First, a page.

Fighter jets and patrol ships from both countries have been hounding each other near the small, uninhabited islets, seemingly setting the stage for an impending confrontation. Beijing’s planes have been chased 407 times by Japanese fighter jets in the six months preceding September. This marks a roughly 75 percent increase from 231 incidents over the same period last year, according to the Japanese Air Self-Defense Force.
Wu Qian, Chinese Defence Ministry spokesman, maintains that Japan is interfering with training exercises and beefing up its surveillance while Beijing’s air force acts in compliance with international law.
At a monthly briefing, Wu said, "What is more, when aircraft of the Japan Self-Defence Forces encounter Chinese aircraft, their radars light up, they let off infrared jamming projectiles and show other unprofessional, dangerous provocative behavior…This endangers the safety Chinese aircraft and personnel and is the root of the China-Japan maritime and air problem."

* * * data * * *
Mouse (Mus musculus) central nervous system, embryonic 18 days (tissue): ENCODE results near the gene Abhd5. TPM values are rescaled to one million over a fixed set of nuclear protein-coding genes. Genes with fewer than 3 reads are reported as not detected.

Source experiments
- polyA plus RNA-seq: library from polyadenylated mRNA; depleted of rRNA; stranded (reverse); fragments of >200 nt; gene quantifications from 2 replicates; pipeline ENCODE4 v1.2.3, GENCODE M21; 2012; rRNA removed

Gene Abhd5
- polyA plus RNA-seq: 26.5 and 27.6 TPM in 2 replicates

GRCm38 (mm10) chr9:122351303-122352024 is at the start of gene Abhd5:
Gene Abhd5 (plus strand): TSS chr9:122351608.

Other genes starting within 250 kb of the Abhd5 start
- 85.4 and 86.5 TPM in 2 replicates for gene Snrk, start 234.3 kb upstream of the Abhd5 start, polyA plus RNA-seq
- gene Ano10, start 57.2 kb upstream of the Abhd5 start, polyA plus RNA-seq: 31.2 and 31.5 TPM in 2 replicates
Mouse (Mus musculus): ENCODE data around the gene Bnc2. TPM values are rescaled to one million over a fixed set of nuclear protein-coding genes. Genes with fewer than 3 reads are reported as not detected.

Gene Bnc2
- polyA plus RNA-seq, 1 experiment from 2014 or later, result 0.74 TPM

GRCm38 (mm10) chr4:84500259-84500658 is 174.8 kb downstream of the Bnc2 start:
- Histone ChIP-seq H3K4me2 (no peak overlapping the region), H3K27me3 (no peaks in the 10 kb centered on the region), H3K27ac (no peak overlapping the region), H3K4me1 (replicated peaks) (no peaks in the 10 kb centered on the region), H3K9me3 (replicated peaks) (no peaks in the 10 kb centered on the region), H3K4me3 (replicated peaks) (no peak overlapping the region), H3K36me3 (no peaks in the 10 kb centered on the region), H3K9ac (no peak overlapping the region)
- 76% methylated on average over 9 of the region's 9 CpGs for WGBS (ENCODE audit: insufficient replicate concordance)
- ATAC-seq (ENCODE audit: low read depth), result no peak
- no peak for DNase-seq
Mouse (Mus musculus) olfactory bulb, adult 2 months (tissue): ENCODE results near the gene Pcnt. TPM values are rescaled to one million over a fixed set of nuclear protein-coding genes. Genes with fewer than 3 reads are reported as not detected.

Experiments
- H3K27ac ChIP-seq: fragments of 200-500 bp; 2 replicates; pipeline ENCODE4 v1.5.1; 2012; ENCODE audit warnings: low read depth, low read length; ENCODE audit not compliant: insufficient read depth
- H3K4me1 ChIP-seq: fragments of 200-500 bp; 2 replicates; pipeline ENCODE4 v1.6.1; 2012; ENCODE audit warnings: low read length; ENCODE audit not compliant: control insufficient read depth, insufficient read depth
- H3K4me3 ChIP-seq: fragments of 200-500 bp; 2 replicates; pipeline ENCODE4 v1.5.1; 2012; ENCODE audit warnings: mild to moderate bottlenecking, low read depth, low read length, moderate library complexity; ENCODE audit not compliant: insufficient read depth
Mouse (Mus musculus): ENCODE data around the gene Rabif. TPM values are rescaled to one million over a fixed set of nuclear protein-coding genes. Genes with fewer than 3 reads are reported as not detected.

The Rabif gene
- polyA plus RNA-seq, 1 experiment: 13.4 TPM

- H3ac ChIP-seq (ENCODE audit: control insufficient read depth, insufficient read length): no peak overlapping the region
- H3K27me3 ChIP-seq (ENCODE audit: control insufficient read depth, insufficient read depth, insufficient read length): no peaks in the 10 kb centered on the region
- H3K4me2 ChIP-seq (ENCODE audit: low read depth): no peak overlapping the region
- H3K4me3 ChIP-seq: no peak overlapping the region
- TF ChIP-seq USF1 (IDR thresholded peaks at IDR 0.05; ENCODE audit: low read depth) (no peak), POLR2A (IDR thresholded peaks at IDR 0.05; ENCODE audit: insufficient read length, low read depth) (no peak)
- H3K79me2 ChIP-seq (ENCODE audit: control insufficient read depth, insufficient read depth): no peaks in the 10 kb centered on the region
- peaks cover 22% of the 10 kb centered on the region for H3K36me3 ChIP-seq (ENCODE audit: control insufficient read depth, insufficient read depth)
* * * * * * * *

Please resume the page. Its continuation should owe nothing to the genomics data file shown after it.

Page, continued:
The spokesman added that he hoped Tokyo will avoid an incident by acting less aggressively. Part of the tension stems from Japan’s support of a Hague decision in July that nullifies Chinese territorial claims in the South China Sea.
China rejected the ruling, the result of a complaint lodged by the Philippines, calling it "ill-founded" and saying the decision is "naturally null and void." The Chinese Communist Party’s official media outlet, the People’s Daily, commented, "The Chinese government and the Chinese people firmly oppose [the ruling] and will neither acknowledge it nor accept it," according to the Guardian.
Tokyo is in the process of fortifying ties with Vietnam and the Philippines, and on Thursday President Rodrigo Duterte said Manila is open to joining Japan in naval exercises. While visiting Yokohama, site of the Japanese Coast Guard’s 3rd regional headquarters, Duterte said the joint exercises had been discussed "sort of in general terms" according to the Japan Times.
He called Prime Minister Shinzo Abe "courteous" and said Abe listened as Duterte explained his frustrations with Washington. "I told him of my sentiment, because it’s like we are being treated (by the United States) like dogs, where you throw the bread far away every time you have an issue with me."